I sternly admonish them that we are no longer 8th graders, but a room full of experienced and respected doctors, presenting evidence as expert witnesses, and that we will address each other as such. In a flash of inspiration, I run to my closet and pull out the black choir robe I use for our history court simulations. The kids yell, "Hammer!" and I turn around and respond, "Gavel!" as I wield it. They cheer lustily.

Gavel is kind of like teachers in a nonteacher family
I invite them to share their reasoning with each other and we ping-pong back and forth. It. is. wonderful. They use textual support, from the obvious ("Normal people do not kill someone because of their weird eye") to the subtle ("The suspect never names the victim beyond 'the old man;' I think is a way for him to emotionally distance himself from the victim whom he claims to have loved").

I wait for them to flag, but the arms keep waving, decidedly un-doctorlike. One student forgets our name protocol and refers to something "C." said earlier. A chorus of "Who is 'C'?" erupts, and the student corrects himself, "I mean, Dr. S," and the class, appeased, lets him proceed.

I try to stop it to collect their papers but the hands are insistent and the reasons keep coming. "Tearing up floorboards and hiding the crime shows he has a clear understanding of consequences." "Well, what kind of person enjoys watching the terror of a person he supposedly loves? A crazy person!" I count to myself how many kids have voluntarily shared their text-based opinions: 28. THAT IS ANOTHER WONDER. I pause the flow to ask the perennially quietest people if they have anything to share, and they do, no stammering, no shrugging, no weak "I agree with Dr. S" comments--they each have something to add.

The bell rings, the kids want to know how I rule. I hem and haw, because honestly, both sides have done a magnificent job using the author's words to make their respective cases. I realllllly don't relish choosing a side. Suddenly, the normally diplomatic K. commands, "ADJUDICATE!" My jaw drops open.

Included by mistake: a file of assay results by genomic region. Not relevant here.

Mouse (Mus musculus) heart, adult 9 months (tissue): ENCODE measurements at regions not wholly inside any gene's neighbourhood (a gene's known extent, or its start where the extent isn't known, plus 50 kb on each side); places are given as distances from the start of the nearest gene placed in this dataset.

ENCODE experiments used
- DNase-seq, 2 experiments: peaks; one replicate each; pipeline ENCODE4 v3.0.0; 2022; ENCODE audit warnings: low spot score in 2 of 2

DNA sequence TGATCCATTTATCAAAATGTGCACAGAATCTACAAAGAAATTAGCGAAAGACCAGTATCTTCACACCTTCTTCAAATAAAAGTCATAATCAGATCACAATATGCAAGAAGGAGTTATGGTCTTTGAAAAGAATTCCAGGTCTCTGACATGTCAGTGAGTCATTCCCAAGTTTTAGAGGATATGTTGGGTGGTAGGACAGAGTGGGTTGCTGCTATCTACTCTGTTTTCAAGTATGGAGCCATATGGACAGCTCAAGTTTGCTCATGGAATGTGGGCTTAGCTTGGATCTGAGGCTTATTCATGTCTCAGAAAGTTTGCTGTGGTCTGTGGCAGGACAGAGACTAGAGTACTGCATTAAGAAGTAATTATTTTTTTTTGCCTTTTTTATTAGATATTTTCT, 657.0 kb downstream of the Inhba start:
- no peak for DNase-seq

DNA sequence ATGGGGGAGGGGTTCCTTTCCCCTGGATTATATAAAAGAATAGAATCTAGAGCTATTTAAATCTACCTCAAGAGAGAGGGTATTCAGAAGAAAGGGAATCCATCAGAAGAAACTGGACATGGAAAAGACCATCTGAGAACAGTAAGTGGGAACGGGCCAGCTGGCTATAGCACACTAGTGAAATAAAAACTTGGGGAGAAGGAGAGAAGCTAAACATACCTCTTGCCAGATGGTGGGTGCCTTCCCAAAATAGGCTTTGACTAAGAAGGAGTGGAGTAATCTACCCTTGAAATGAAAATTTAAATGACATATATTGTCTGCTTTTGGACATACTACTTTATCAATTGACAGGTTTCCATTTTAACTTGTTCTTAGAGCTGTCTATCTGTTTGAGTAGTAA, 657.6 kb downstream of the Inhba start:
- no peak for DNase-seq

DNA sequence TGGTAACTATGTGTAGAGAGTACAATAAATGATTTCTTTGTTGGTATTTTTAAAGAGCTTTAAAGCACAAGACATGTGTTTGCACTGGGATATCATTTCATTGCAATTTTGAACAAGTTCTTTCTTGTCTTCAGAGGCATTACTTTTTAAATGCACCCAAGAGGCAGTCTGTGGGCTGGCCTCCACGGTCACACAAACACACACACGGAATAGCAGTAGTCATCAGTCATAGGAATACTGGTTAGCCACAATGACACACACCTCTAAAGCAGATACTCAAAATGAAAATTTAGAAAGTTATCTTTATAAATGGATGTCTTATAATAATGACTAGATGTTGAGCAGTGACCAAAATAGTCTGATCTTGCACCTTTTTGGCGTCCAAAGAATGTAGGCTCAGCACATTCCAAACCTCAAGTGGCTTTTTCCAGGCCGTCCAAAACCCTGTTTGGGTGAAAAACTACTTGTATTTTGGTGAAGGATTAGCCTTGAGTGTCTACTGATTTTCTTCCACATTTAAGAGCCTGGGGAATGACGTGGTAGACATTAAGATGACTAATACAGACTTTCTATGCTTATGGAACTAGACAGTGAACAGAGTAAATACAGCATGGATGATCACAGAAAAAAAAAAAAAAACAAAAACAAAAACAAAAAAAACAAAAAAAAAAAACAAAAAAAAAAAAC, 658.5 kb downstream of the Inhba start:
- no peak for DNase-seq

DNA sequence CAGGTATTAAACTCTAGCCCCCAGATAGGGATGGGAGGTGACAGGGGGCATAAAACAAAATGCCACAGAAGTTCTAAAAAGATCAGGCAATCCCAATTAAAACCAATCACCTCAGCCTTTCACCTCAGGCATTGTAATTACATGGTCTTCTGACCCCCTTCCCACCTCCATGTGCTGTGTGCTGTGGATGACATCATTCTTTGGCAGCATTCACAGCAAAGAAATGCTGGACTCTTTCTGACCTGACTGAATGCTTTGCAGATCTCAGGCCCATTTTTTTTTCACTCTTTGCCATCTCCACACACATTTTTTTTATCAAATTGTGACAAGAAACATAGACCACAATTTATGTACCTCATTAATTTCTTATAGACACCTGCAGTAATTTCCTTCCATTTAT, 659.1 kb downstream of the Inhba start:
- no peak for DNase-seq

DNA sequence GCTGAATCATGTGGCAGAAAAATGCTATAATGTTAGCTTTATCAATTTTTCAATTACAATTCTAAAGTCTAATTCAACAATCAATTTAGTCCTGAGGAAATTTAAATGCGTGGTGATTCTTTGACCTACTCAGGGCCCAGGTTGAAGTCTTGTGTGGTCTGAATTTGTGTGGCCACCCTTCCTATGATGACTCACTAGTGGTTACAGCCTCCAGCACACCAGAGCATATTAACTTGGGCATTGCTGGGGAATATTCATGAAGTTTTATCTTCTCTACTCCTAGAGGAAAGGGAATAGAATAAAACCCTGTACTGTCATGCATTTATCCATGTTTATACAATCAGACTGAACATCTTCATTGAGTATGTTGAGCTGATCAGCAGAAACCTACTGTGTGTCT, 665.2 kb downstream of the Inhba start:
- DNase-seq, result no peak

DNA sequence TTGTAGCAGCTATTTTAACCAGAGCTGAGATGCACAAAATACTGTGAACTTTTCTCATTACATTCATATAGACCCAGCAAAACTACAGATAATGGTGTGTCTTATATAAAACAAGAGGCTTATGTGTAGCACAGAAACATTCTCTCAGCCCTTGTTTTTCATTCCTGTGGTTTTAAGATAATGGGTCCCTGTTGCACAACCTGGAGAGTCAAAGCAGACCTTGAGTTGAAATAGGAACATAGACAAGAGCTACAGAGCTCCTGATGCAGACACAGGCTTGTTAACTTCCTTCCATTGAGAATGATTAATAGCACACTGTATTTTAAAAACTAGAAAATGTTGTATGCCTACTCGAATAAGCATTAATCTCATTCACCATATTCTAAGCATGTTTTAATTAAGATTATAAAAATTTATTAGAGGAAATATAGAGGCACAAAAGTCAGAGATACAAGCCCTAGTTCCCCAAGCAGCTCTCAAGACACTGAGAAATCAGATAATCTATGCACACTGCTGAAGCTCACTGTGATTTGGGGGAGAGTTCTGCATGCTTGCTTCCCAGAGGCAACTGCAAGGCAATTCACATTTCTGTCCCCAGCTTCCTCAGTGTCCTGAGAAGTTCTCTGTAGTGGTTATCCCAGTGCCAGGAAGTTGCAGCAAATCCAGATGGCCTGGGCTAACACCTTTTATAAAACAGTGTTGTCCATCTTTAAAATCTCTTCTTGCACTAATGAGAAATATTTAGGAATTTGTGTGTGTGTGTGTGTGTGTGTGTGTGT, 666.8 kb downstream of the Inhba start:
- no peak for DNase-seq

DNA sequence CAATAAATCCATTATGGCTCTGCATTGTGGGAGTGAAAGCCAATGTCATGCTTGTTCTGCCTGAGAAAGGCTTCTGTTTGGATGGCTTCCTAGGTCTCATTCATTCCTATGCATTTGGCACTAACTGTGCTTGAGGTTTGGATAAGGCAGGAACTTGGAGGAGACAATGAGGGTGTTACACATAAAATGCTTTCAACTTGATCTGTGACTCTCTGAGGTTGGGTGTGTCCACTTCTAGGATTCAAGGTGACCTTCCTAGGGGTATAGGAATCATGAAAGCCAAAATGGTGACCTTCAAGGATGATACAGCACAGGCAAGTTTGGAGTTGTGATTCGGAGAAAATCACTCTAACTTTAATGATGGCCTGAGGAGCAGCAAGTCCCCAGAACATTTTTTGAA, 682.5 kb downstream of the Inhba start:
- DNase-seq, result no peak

Have you ever in your life heard a thirteen year old use that word? (First time for me. Never learned it in school.)

I smile...."On Monday." The class wails in mock anguish.

I am writing this so that I will remember what I'm supposed to do on Monday: must remember to adjudicate.

On my to-do list

Saturday, September 12, 2015

Launching 2015-2016

The first week has passed, and with it, these events:

1) The debut of Friedrich, B-5's air conditioner. He manages to keep my classroom below 80°, no small feat when the room is made out of cardboard, surrounded by blacktop, is stuffed with 36 people, and it's close to 100° outside.  I am no longer slick and shiny and moments away from heat exhaustion when I leave school. I love you, Friedrich.

2) I have no heavy burdens this year in terms of behavior. Last year The Powers That Be saw fit to give me my third most challenging classroom combination right before lunch. Everyone was friends with everyone, and everyone thought everyone was hugely entertaining, and only about three students had a record of academic success. Through sheer force of teacher will and mother prayers (yes, I had my praying mom lift this class up on the daily), things held together most days and there were even some success stories. But this year everyone seems willing to learn and to come ride my crazy academic pony with no hard coaxing (or threats). Is this the power of Friedrich? An exceptional group of kidlets? I don't care, I'll take it.

3) I had a special delivery of amazing cookies on the first Friday--spectacularly delicious. I think my favorite were the Reese's Pieces/peanut butter cup/Butterfinger kind, but the Almond Joy white chocolate and Oreo cookie's n cream gave them a run. A former student (on my wall of fame for other reasons, but I shall add "Gourmet Baker" to the list of accomplishments) had them sent to me and my hips. All of us are grateful.

4) As the bell finished ringing period 7 on Friday, R. stayed to make sure all the chairs were on the tables so the custodian could vacuum, generally straightening books as he went along.

"Do you need help with anything, Miss M?" R. asked.

Smiling at his middle school boyishness, I looked around at the classroom: "Not today, but how kind of you to offer. I so appreciate that."

"Because I want you to know that even if I didn't have your class at the end of the day, I'd still come over here to help you after school."

And that, friends, is why I know I have the best job in the world.